Mon, 17 Oct 2016 00:00 UTC
The trillions of bacteria that live in the gastrointestinal tract are collectively known as the gut microbiome. Disruption of this microbial community, or dysbiosis, occurs when nonpathogenic gut bacteria are depleted or overwhelmed by pathogenic inflammatory bacteria. Autoimmune diseases (including multiple sclerosis, type I diabetes, and rheumatoid arthritis) have been linked to dysbiosis, and it has been implicated in the onset or progression of neurological disorders, including autism, pain, depression, anxiety, and stroke.
Traumatic spinal cord injuries have secondary effects or comorbidities, including loss of bowel control, that are likely to cause dysbiosis. The authors reasoned that if any changes in the gut microbiome occur, they might, in turn, affect recovery after spinal cord injury.
Under the direction of Phillip G. Popovich at the Center for Brain and Spinal Cord Repair, the researchers found that spinal cord injury significantly altered the gut microbiome of mice, inducing the migration of gut bacteria into other tissues of the body and the activation of proinflammatory immune cells associated with the gut.
Mice that showed the largest changes in their gut bacteria tended to recover poorly from their injuries. Indeed, when mice were pretreated with antibiotics to disrupt their gut microbiomes before spinal cord injury, they showed higher levels of spinal inflammation and reduced functional recovery. In contrast, when injured mice were given daily doses of probiotics to restore the levels of healthy gut bacteria, they showed less spinal damage and regained more hindlimb movement.
The probiotics, containing large numbers of lactic acid-producing bacteria, activated a type of gut-associated immune cell -- regulatory T cells -- that can suppress inflammation. These cells could prevent excessive damage to the spinal cord after injury. Additionally, the probiotic bacteria may boost spinal cord recovery by secreting molecules that enhance neuronal growth and function. "Either or both of these mechanisms could explain how post-injury disruption of the gut microbiome contributes to the pathology of spinal cord injuries and how probiotics block or reverse these effects," Popovich explains.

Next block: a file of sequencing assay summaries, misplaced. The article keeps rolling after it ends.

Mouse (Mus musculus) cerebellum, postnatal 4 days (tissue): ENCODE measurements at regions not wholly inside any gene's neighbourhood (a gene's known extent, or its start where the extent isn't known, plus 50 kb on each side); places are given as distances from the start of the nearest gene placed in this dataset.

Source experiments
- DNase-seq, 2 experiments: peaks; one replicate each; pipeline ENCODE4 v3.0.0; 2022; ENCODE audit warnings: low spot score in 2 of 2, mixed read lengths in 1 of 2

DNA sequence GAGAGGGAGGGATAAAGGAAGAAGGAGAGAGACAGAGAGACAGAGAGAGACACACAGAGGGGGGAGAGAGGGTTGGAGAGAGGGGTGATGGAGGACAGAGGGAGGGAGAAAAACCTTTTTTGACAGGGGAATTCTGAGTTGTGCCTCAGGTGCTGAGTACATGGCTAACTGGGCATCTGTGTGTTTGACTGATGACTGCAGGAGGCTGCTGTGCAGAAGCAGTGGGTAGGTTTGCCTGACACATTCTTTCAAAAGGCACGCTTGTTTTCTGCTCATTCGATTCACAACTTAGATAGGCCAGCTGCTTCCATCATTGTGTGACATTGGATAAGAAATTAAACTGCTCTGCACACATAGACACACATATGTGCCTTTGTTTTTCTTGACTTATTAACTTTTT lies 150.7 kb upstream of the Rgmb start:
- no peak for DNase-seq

"Our data highlight a previously unappreciated role for the gut-central nervous system-immune axis in regulating recovery after spinal cord injury," Popovich continues. "No longer should 'spinal-centric' repair approaches dominate research or standards of clinical care for affected individuals."
Journal Reference: Kristina A. Kigerl, Jodie C.E. Hall, Lingling Wang, Xiaokui Mo, Zhongtang Yu, Phillip G. Popovich. Gut dysbiosis impairs recovery after spinal cord injury. The Journal of Experimental Medicine, 2016; jem.20151345 DOI: 10.1084/jem.20151345
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Probiotics promote a healthy immune system and decrease the incidence of colds, allergies, and even eczema by boosting your immune system. Some experts now claim that your beneficial bacteria may account for as much as 80-90% of your immune function. By lining every square inch of your intestinal tract, they not only provide a barrier to entry for many microorganisms that arrive with your food, they also directly kill many pathogens such as bad bacteria, viruses, fungi, parasites, and yeast. They also function as immunomodulators and produce a number of immune factors such as lactoferrin that directly boost immune function as well as a number of B vitamins that offer nutritional support for the immune system. And finally, it is estimated that some 70% of your immune system cells reside within your colon in a layer of lymphoid tissue just below the surface epithelial cells.
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